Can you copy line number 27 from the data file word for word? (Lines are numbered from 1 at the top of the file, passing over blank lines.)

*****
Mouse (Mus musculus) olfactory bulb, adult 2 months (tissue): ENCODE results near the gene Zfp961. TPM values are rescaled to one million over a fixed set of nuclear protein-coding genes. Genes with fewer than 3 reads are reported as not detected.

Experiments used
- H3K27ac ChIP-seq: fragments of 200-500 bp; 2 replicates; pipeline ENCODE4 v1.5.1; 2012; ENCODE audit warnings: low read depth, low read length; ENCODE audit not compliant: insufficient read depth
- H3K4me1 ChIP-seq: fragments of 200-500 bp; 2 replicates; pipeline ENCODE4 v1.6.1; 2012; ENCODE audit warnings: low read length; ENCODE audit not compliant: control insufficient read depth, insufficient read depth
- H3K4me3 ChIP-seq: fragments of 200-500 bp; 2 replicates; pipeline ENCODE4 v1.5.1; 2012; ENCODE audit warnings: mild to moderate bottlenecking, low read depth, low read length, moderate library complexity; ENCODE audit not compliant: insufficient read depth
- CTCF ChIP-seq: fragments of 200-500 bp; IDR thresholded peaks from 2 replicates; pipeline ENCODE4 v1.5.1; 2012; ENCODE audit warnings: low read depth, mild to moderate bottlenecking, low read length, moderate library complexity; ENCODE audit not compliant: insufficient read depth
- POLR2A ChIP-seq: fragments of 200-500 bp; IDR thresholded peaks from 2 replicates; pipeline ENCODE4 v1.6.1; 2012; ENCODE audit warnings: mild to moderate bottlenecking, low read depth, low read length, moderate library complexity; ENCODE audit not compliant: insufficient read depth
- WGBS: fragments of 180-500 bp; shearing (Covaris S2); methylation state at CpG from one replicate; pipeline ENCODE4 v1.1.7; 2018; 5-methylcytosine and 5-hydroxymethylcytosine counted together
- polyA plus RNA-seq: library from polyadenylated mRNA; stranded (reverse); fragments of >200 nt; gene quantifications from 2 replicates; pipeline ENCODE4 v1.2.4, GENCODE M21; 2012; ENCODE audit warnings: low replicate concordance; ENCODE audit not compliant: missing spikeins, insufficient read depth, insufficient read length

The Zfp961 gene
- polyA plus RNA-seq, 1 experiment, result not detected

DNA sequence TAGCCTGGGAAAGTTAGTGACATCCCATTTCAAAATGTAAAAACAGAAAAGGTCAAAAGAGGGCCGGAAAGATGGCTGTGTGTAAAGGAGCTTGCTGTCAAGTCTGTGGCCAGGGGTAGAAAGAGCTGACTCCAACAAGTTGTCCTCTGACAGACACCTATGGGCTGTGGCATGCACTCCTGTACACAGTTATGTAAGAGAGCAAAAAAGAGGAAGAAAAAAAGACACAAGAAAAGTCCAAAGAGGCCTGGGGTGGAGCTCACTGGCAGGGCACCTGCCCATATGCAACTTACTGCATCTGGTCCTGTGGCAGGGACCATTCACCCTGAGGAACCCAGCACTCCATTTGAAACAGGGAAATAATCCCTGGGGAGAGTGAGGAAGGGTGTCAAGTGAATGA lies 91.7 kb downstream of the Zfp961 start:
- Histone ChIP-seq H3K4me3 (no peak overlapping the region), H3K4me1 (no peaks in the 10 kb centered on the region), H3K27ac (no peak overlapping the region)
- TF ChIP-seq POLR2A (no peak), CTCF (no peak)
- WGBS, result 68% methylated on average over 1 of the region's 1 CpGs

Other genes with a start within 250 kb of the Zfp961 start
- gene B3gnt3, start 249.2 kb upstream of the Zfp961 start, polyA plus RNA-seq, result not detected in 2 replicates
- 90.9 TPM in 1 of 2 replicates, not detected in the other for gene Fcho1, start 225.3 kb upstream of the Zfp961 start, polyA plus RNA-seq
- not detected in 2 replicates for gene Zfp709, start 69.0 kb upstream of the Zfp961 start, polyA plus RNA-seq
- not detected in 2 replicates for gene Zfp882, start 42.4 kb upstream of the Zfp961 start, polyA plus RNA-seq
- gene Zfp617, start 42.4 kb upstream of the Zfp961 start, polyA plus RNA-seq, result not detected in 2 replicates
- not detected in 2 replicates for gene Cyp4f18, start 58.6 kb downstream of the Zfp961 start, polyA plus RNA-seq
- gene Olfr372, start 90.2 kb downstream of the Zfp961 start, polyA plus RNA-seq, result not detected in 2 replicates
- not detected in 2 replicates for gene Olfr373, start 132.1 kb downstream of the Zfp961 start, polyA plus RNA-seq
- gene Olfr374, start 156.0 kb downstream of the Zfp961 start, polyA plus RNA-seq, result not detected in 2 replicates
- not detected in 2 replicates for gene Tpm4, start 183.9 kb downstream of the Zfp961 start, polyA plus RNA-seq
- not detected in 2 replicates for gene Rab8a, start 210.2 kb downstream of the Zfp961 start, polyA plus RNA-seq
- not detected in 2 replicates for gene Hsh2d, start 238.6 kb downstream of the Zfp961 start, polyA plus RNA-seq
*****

- not detected in 2 replicates for gene Rab8a, start 210.2 kb downstream of the Zfp961 start, polyA plus RNA-seq